Friday, 30 November 2012

Sleepless in Seattle (1993)

Dir. Nora Ephron
Starring: Tom Hanks, Meg Ryan, Bill Pullman, Ross Malinger

“That’s a chick’s movie!”
“I would agree with you.” 

So this is what I am reduced to: watching a movie that is not only a chick’s movie but that knows it’s a chick’s movie. The late, great Nora Ephron brings us Tom Hanks and Meg Ryan in Sleepless in Seattle. 

Sam (Philadelphia’s Hanks) is a widower, still struggling to come to terms with the loss of his wife after two years. His eight-year-old son Jonah (Ross Malinger), in an attempt to help, phones up a syndicated radio psychiatrist on Christmas Eve to talk about how his Christmas Wish is for his Dad to find someone new. Sam’s halting explanation of the love he has lost makes, it seems, every single woman in America go all googly over him. Once of those women is reporter Annie (Ryan) who resolves to track him down. But – oh yeah – Sam is in Seattle and Annie is across the other side of the country in Baltimore. 

Now, I’m not saying that a man would not enjoy this film. There are some lovely moments in there. Ephron knows how to write funny dialogue. In the scene quoted above Sam and Greg (Victor Garber) diss An Affair to Remember, dubbing it “a chick’s movie”; they then defend argue that they cry at movies too. Specifically the end of The Dirty Dozen. There’s another great scene where Rob Reiner’s Jay is trying to tell Sam what the dating scene is like in the early ‘90s: “Things are different. First, you have to be friends. You have to like each other. Then you neck. This can go on for years. Then you have checks. Then you get to do it with a condom. The good news is: you split the cheque.” He completely flusters poor Sam by talking about how women love tiramisu. “What’s tiramisu?... Some woman is going to want me to do it to her and I’m not going to know what it is!”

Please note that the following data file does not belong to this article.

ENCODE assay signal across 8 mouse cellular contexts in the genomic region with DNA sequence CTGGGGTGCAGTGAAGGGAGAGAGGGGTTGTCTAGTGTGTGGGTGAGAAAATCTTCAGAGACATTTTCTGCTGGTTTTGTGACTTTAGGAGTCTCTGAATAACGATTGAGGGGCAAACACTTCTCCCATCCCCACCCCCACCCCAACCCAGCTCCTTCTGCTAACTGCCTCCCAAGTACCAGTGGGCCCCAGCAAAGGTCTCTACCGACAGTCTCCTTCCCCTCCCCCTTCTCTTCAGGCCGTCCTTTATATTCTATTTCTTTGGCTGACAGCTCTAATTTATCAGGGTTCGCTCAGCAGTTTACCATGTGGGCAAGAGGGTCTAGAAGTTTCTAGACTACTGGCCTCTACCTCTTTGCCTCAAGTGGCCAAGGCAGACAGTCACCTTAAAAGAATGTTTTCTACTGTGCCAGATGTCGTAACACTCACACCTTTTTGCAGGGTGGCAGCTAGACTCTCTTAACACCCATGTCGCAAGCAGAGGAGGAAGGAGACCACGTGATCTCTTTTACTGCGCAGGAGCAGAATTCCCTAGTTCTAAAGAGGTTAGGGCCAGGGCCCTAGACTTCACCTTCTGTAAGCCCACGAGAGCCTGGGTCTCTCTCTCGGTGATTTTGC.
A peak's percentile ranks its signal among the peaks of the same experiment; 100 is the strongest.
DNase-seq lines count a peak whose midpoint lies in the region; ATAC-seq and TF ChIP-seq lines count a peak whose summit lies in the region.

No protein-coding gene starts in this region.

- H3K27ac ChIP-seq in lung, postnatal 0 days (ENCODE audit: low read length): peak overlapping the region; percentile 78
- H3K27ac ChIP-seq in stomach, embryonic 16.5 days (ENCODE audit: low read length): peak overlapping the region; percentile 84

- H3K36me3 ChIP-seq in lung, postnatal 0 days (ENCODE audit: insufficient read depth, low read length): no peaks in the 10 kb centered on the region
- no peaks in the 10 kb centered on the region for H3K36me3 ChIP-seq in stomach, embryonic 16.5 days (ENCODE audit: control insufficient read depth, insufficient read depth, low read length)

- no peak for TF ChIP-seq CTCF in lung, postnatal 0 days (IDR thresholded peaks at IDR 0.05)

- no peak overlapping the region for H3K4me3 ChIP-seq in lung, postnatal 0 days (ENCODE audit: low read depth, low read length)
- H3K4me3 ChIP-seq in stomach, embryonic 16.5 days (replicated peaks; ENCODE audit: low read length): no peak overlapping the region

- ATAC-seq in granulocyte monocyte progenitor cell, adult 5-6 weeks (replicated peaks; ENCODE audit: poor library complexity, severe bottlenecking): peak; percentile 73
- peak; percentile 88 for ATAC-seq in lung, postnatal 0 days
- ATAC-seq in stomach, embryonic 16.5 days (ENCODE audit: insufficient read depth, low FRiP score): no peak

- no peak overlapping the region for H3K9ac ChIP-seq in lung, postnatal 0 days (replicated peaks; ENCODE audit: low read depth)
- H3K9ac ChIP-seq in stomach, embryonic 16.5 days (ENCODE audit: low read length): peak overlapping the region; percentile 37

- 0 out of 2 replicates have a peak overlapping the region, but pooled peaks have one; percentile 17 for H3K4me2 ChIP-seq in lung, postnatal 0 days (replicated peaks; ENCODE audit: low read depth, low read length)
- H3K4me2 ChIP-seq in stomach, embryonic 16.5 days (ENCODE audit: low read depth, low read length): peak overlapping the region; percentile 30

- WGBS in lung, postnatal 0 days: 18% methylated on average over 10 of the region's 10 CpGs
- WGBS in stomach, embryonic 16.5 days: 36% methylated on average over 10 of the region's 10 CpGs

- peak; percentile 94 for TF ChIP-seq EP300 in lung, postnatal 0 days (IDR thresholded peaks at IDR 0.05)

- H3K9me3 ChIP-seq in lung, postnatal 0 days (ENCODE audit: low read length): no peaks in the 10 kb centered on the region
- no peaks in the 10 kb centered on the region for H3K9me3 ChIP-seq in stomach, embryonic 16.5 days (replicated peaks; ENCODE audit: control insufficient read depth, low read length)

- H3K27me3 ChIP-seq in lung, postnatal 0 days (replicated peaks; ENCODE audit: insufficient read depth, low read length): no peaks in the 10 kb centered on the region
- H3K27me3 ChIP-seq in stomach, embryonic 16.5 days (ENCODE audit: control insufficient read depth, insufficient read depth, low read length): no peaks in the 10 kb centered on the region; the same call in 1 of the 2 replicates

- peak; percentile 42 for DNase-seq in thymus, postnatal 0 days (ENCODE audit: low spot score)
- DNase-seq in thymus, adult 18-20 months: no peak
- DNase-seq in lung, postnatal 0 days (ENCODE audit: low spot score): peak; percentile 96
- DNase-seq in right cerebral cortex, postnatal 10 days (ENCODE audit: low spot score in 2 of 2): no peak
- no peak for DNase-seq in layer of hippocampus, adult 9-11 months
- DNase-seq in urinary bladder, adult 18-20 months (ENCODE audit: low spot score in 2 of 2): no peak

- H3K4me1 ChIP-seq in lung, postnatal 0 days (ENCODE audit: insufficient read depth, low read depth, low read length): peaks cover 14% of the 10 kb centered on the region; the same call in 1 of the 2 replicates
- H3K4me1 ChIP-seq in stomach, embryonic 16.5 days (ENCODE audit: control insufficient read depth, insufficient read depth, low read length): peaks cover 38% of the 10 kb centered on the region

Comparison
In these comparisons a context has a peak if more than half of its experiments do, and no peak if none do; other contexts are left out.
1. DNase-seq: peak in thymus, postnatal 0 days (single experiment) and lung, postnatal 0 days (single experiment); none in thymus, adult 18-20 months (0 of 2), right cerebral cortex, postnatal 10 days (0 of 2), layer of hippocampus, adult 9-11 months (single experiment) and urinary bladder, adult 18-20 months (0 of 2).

So that’s all good. But it is a chick’s movie. The central arc of the film is Annie going from not believing in “signs” to, you know, believing in them. This might have been a more involving arc if she was not already totally irrational. I mean, she overhears someone on the radio and then hunts him down. Sure, she dresses it up as ‘work’, but she’d better have an understanding boss at the Baltimore Sun (the same paper Hornbeck worked for in inherit the Wind) considering that she puts a return flight to Seattle on expenses just to exchange one word with Sam. And all the time she strings along her poor fiancé Walter (Lake Placid’s Bill Pullman), who seems like a nice enough guy except for him string of allergies and rather formal name. He even seems happy for her to break up with him after he has just got Tiffany’s to resize his grandmother’s wedding ring for her. I suppose that if she broke his heart that might put a bit of a dampener on the happy ending though.  

And meanwhile, the love object is Generic Woman’s Fantasy Man. Firstly, he is a boyishly cute Tom Hanks. He is in touch with his emotions and knows what it is to love a woman. He has no fear of commitment. He is not scared of kids and has already proved himself to be a good father. He has a well-paid job as an architect. For a woman who is broodily wanting to settle down I imagine that he ticks all the right boxes. In this he is much more fleshed out than Ryan’s flaky Annie. Her best friend / boss (ah, so that’s how the expenses were approved!) Becky (Rosie O’Donnell) tells her “You don’t want to be in love. You want to be in love in a movie.”